Time to make the lunches!

School starts tomorrow for my kids, which means it’s time to get to packing again. I began making their lunches several years ago for two reasons – money and nutrition (or lack thereof). I realized I was spending $35 a week for what I considered to be substandard sustenance – processed, fatty, carb and sodium loaded lunches with nary a fruit or vegetable to be seen – and knew we needed to make a change. I started thinking about what an amazing array of foods I could pack for that kind of money – delicious and healthy ones at that. The proverbial final straw was when my two came home and told me lunch was a piece of cheese pizza, a chocolate chip cookie and a bag of Doritos…oh, and a tiny carton of milk.

As a standard, I pack a main course (sandwich on wheat bread, wrap, soup or leftovers in a thermos), one or two fruits and veggies (usually fresh but sometimes things like canned pineapple in natural juice or applesauce), and a snack (pretzels, granola bar, goldfish crackers) as well as a yogurt and a drink (100% juice or chocolate soy milk). Occasionally I will throw in a special treat like gummies (with 100% vitamin C), dill pickles, cookies, a small piece of candy…or a Moonpie (don’t ask).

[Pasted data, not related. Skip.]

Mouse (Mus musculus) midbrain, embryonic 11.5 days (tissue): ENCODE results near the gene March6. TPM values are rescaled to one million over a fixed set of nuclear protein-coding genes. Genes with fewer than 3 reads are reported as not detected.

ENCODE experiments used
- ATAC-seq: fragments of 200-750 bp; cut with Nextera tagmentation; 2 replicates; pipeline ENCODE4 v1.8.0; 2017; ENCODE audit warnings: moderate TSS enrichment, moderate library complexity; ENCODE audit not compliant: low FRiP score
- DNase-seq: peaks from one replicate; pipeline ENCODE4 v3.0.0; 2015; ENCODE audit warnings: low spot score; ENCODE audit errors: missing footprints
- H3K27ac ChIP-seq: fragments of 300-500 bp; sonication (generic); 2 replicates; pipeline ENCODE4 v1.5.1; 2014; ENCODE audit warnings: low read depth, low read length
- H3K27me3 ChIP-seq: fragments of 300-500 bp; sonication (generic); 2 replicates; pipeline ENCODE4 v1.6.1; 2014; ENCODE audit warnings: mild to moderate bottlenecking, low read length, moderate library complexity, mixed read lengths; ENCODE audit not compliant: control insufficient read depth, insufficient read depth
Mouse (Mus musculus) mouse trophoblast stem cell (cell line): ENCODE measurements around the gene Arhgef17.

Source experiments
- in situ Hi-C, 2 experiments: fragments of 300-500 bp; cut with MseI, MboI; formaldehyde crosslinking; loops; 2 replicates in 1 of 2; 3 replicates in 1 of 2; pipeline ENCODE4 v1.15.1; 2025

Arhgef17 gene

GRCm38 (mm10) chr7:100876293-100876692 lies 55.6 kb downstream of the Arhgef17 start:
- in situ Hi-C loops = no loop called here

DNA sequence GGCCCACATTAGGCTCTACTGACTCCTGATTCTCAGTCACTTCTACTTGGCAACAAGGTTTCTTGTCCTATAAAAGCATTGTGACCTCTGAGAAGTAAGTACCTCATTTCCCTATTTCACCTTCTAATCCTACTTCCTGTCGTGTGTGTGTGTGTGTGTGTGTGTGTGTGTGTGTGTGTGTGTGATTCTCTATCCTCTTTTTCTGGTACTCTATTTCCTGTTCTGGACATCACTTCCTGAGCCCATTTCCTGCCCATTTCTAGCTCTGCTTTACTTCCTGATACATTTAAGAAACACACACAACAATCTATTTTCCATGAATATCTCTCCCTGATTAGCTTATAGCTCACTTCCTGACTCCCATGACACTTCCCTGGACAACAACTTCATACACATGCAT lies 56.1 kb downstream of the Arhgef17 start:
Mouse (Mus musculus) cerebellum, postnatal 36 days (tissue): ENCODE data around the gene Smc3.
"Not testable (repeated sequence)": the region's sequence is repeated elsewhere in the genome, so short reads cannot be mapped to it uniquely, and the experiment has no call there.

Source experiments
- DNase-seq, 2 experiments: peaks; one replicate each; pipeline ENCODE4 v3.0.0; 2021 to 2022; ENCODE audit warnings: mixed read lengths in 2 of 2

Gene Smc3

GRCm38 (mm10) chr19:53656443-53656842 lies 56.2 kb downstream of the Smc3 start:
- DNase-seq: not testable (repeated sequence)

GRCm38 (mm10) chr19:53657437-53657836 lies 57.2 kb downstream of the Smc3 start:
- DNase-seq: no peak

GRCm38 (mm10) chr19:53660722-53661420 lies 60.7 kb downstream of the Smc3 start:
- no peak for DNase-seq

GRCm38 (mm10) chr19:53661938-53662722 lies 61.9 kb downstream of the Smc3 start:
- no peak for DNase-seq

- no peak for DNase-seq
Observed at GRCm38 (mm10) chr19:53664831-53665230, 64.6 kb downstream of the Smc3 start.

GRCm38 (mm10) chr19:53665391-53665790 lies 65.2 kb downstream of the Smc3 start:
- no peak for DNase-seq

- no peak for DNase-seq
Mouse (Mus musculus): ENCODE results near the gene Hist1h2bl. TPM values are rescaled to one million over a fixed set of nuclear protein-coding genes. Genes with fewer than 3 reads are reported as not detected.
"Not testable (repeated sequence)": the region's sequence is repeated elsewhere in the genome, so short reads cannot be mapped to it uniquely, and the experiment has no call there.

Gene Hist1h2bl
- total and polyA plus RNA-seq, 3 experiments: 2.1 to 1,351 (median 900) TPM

I ask for inputs and suggestions and am always on the lookout for new ideas to keep things fresh and interesting.  (Trader Joe's has some of the most unique lunchbox items - cinnamon almonds, pita chips, exotic dried fruits, fruit leather, and more!)  Probably the kids' single-most favorite lunch EVER is one I first made during a desperate time when I inadvertently found myself breadless. I called it a “snack pack” (and still do) and filled their lunch boxes with several small items including hard-boiled eggs, cheese cubes, celery or pretzels with peanut butter or hummus, edamame, and more.

Oddly enough, even the lunch lady thinks their lunches are cool – she comments regularly on them and told me she is always excited to see what new things I will pack each day.

Here are a few random lunch-packing tips everyone probably already knows, but I’m going to add them anyway.

• Keep the hot stuff hot and the cool stuff cool. Pour hot water into the thermos, cap it and let it stand for at least five minutes to warm the thermos lining before adding soup or other yummy hot food (spaghetti is a much loved choice around here). Add a reusable icepack to the lunchbox closest to the foods that need it the most.

• Wash the ice packs and lunchboxes at least once a week.

• I put a small bottle of germ killer in the outer pocket of their lunchboxes for those times when they aren’t able to wash their hands before chowing down.

• Buy large bags of food and divide it into smaller servings in reusable containers – those single serving, 100-calorie deals are both budget and environmentally UNfriendly. Ziploc and Lock&Lock both make an assortment of sizes. I personally prefer the Lock&Lock brand because they actually keep juicier items from leaking all over the inside of the lunchbox.

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